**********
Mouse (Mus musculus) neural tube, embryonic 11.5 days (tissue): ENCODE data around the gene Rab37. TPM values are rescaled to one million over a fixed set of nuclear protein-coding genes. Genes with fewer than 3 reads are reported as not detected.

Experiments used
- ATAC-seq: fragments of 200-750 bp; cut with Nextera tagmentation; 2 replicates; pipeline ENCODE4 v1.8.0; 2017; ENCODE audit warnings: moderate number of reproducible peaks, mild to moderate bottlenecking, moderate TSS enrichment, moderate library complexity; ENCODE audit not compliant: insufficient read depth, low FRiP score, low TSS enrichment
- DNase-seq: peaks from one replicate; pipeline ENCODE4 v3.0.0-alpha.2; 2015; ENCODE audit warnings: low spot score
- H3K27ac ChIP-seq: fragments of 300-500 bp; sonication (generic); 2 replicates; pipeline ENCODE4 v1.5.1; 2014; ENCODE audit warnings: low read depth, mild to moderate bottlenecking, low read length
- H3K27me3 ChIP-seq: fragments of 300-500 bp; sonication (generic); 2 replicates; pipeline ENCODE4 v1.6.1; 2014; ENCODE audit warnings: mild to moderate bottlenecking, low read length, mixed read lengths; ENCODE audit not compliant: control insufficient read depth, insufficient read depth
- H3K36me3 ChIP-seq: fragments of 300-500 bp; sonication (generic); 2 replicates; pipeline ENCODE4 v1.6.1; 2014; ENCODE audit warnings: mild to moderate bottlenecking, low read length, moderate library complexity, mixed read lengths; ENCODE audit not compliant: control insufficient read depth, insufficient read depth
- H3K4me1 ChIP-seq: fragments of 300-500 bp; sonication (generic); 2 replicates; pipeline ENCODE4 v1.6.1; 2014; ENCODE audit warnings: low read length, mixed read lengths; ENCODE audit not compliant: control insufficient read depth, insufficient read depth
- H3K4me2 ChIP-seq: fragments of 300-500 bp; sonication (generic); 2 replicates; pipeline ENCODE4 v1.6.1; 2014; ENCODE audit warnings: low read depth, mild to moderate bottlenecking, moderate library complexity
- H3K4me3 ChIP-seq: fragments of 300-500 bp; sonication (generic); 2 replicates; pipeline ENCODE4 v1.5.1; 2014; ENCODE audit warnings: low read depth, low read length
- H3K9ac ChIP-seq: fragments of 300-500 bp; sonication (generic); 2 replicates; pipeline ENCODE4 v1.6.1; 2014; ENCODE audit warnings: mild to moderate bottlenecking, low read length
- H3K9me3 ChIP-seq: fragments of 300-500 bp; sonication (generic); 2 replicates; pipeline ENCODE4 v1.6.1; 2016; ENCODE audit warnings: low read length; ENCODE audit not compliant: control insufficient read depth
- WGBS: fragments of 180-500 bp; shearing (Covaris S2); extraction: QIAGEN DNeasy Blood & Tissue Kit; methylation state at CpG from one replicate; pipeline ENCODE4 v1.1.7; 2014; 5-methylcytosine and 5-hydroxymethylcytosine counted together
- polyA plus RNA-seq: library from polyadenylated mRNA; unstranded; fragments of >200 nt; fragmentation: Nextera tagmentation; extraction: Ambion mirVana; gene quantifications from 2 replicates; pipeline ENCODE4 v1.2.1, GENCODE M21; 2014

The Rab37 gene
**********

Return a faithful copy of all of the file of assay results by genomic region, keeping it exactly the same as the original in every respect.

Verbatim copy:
Mouse (Mus musculus) neural tube, embryonic 11.5 days (tissue): ENCODE data around the gene Rab37. TPM values are rescaled to one million over a fixed set of nuclear protein-coding genes. Genes with fewer than 3 reads are reported as not detected.

Experiments used
- ATAC-seq: fragments of 200-750 bp; cut with Nextera tagmentation; 2 replicates; pipeline ENCODE4 v1.8.0; 2017; ENCODE audit warnings: moderate number of reproducible peaks, mild to moderate bottlenecking, moderate TSS enrichment, moderate library complexity; ENCODE audit not compliant: insufficient read depth, low FRiP score, low TSS enrichment
- DNase-seq: peaks from one replicate; pipeline ENCODE4 v3.0.0-alpha.2; 2015; ENCODE audit warnings: low spot score
- H3K27ac ChIP-seq: fragments of 300-500 bp; sonication (generic); 2 replicates; pipeline ENCODE4 v1.5.1; 2014; ENCODE audit warnings: low read depth, mild to moderate bottlenecking, low read length
- H3K27me3 ChIP-seq: fragments of 300-500 bp; sonication (generic); 2 replicates; pipeline ENCODE4 v1.6.1; 2014; ENCODE audit warnings: mild to moderate bottlenecking, low read length, mixed read lengths; ENCODE audit not compliant: control insufficient read depth, insufficient read depth
- H3K36me3 ChIP-seq: fragments of 300-500 bp; sonication (generic); 2 replicates; pipeline ENCODE4 v1.6.1; 2014; ENCODE audit warnings: mild to moderate bottlenecking, low read length, moderate library complexity, mixed read lengths; ENCODE audit not compliant: control insufficient read depth, insufficient read depth
- H3K4me1 ChIP-seq: fragments of 300-500 bp; sonication (generic); 2 replicates; pipeline ENCODE4 v1.6.1; 2014; ENCODE audit warnings: low read length, mixed read lengths; ENCODE audit not compliant: control insufficient read depth, insufficient read depth
- H3K4me2 ChIP-seq: fragments of 300-500 bp; sonication (generic); 2 replicates; pipeline ENCODE4 v1.6.1; 2014; ENCODE audit warnings: low read depth, mild to moderate bottlenecking, moderate library complexity
- H3K4me3 ChIP-seq: fragments of 300-500 bp; sonication (generic); 2 replicates; pipeline ENCODE4 v1.5.1; 2014; ENCODE audit warnings: low read depth, low read length
- H3K9ac ChIP-seq: fragments of 300-500 bp; sonication (generic); 2 replicates; pipeline ENCODE4 v1.6.1; 2014; ENCODE audit warnings: mild to moderate bottlenecking, low read length
- H3K9me3 ChIP-seq: fragments of 300-500 bp; sonication (generic); 2 replicates; pipeline ENCODE4 v1.6.1; 2016; ENCODE audit warnings: low read length; ENCODE audit not compliant: control insufficient read depth
- WGBS: fragments of 180-500 bp; shearing (Covaris S2); extraction: QIAGEN DNeasy Blood & Tissue Kit; methylation state at CpG from one replicate; pipeline ENCODE4 v1.1.7; 2014; 5-methylcytosine and 5-hydroxymethylcytosine counted together
- polyA plus RNA-seq: library from polyadenylated mRNA; unstranded; fragments of >200 nt; fragmentation: Nextera tagmentation; extraction: Ambion mirVana; gene quantifications from 2 replicates; pipeline ENCODE4 v1.2.1, GENCODE M21; 2014

The Rab37 gene